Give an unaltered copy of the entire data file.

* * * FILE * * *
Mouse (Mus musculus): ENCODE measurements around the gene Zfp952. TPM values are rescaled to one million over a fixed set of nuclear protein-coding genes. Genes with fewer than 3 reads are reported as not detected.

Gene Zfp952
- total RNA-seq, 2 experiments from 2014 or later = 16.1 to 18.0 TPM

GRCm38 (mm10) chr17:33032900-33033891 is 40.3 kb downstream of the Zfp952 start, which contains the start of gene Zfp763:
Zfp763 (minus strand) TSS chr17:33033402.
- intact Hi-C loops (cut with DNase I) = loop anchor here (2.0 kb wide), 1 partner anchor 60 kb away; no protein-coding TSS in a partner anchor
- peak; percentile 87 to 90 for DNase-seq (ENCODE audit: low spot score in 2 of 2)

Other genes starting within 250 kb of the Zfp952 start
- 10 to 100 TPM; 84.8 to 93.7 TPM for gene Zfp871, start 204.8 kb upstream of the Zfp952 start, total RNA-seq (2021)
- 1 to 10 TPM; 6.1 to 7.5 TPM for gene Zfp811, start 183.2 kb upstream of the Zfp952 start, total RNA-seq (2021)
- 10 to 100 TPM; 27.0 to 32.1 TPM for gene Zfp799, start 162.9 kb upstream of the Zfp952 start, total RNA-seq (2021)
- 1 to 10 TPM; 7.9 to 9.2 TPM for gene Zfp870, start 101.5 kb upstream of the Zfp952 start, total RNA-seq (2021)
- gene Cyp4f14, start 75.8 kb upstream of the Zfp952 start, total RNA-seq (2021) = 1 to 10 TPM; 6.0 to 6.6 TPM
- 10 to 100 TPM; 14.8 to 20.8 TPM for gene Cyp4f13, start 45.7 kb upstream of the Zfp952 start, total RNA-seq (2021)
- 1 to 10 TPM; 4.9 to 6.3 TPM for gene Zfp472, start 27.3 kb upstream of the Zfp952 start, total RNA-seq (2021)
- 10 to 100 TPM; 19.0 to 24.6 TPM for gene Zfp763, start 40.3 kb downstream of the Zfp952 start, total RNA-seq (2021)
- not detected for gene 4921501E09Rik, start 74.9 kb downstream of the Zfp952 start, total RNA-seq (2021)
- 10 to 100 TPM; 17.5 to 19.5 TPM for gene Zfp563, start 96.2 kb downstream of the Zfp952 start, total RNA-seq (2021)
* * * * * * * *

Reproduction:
Mouse (Mus musculus): ENCODE measurements around the gene Zfp952. TPM values are rescaled to one million over a fixed set of nuclear protein-coding genes. Genes with fewer than 3 reads are reported as not detected.

Gene Zfp952
- total RNA-seq, 2 experiments from 2014 or later = 16.1 to 18.0 TPM

GRCm38 (mm10) chr17:33032900-33033891 is 40.3 kb downstream of the Zfp952 start, which contains the start of gene Zfp763:
Zfp763 (minus strand) TSS chr17:33033402.
- intact Hi-C loops (cut with DNase I) = loop anchor here (2.0 kb wide), 1 partner anchor 60 kb away; no protein-coding TSS in a partner anchor
- peak; percentile 87 to 90 for DNase-seq (ENCODE audit: low spot score in 2 of 2)

Other genes starting within 250 kb of the Zfp952 start
- 10 to 100 TPM; 84.8 to 93.7 TPM for gene Zfp871, start 204.8 kb upstream of the Zfp952 start, total RNA-seq (2021)
- 1 to 10 TPM; 6.1 to 7.5 TPM for gene Zfp811, start 183.2 kb upstream of the Zfp952 start, total RNA-seq (2021)
- 10 to 100 TPM; 27.0 to 32.1 TPM for gene Zfp799, start 162.9 kb upstream of the Zfp952 start, total RNA-seq (2021)
- 1 to 10 TPM; 7.9 to 9.2 TPM for gene Zfp870, start 101.5 kb upstream of the Zfp952 start, total RNA-seq (2021)
- gene Cyp4f14, start 75.8 kb upstream of the Zfp952 start, total RNA-seq (2021) = 1 to 10 TPM; 6.0 to 6.6 TPM
- 10 to 100 TPM; 14.8 to 20.8 TPM for gene Cyp4f13, start 45.7 kb upstream of the Zfp952 start, total RNA-seq (2021)
- 1 to 10 TPM; 4.9 to 6.3 TPM for gene Zfp472, start 27.3 kb upstream of the Zfp952 start, total RNA-seq (2021)
- 10 to 100 TPM; 19.0 to 24.6 TPM for gene Zfp763, start 40.3 kb downstream of the Zfp952 start, total RNA-seq (2021)
- not detected for gene 4921501E09Rik, start 74.9 kb downstream of the Zfp952 start, total RNA-seq (2021)
- 10 to 100 TPM; 17.5 to 19.5 TPM for gene Zfp563, start 96.2 kb downstream of the Zfp952 start, total RNA-seq (2021)